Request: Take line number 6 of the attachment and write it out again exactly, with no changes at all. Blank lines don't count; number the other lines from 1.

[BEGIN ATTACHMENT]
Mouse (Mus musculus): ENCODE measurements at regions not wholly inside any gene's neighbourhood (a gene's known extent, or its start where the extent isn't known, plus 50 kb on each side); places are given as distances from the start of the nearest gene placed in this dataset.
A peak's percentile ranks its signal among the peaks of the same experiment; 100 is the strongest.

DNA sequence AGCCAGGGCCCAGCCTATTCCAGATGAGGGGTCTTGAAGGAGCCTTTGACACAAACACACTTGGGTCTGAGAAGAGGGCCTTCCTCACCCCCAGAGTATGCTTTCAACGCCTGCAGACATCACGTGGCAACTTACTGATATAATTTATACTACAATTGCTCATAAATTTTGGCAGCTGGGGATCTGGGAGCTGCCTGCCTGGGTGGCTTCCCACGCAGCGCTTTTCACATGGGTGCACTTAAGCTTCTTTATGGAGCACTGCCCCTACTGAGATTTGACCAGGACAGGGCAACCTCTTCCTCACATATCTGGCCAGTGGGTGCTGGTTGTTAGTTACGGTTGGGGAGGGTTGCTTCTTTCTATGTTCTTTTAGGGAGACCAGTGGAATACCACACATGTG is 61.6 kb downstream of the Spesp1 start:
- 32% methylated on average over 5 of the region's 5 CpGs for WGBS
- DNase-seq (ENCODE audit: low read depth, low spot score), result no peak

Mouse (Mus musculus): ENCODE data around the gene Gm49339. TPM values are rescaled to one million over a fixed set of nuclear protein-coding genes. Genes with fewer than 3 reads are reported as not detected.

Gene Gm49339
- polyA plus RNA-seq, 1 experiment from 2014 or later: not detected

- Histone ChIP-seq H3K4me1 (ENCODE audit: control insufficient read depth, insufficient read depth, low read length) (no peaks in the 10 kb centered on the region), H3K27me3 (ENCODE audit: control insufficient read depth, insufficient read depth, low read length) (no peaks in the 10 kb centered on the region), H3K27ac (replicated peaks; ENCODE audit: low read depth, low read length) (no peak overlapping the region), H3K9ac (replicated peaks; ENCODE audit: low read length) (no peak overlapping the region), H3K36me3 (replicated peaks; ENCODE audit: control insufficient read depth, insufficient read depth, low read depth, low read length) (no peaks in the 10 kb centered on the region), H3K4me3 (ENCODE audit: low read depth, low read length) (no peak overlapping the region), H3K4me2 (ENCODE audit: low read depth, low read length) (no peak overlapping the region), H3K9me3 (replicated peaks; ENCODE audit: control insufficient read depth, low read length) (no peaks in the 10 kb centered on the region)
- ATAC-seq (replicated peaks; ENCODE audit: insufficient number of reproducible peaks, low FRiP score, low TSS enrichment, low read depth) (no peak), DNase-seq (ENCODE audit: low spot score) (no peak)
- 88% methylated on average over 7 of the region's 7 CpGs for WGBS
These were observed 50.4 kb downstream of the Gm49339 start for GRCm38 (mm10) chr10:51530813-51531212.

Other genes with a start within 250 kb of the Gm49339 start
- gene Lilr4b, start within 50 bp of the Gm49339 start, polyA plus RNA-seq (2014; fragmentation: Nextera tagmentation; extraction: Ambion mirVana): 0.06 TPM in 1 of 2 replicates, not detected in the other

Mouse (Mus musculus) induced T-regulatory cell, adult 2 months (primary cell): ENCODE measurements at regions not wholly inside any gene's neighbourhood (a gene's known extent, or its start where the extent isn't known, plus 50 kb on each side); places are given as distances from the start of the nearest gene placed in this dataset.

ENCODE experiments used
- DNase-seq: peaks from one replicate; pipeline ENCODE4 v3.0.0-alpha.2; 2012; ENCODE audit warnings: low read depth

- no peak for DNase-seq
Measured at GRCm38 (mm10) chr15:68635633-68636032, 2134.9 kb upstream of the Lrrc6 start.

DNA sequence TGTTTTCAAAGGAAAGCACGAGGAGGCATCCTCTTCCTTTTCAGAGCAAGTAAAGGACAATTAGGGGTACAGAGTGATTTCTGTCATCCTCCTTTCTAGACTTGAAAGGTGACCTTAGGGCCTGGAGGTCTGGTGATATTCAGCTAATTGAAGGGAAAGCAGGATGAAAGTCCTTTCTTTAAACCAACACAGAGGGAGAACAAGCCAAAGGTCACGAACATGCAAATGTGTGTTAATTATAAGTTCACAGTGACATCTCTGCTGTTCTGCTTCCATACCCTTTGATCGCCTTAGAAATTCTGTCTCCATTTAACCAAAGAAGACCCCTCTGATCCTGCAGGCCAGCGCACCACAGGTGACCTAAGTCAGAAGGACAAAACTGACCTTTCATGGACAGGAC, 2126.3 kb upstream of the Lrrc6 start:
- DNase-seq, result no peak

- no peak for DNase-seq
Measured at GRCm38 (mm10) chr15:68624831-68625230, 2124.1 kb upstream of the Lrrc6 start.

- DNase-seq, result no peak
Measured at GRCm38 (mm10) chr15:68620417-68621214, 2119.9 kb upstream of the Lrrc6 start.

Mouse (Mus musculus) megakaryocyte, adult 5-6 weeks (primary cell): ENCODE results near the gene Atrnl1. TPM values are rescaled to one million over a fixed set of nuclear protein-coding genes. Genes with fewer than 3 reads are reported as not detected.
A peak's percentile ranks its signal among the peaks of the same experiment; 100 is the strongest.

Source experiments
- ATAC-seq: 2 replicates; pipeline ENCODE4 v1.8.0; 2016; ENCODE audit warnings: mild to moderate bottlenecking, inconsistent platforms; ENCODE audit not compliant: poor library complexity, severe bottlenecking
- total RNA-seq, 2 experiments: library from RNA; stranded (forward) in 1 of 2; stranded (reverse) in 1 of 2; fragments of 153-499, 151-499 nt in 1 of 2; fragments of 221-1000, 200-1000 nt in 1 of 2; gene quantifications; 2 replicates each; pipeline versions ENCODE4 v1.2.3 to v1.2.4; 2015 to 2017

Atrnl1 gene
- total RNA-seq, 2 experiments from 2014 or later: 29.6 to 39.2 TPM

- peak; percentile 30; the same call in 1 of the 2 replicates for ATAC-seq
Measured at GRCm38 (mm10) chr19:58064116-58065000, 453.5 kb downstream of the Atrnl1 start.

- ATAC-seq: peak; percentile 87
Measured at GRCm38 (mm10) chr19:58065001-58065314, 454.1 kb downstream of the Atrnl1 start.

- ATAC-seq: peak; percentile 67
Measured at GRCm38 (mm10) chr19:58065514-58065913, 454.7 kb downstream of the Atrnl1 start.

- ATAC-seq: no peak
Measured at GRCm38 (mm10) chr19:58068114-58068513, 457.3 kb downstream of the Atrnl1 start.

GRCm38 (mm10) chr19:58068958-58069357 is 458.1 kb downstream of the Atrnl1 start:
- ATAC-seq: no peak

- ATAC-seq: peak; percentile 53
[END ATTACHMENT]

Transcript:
Mouse (Mus musculus): ENCODE data around the gene Gm49339. TPM values are rescaled to one million over a fixed set of nuclear protein-coding genes. Genes with fewer than 3 reads are reported as not detected.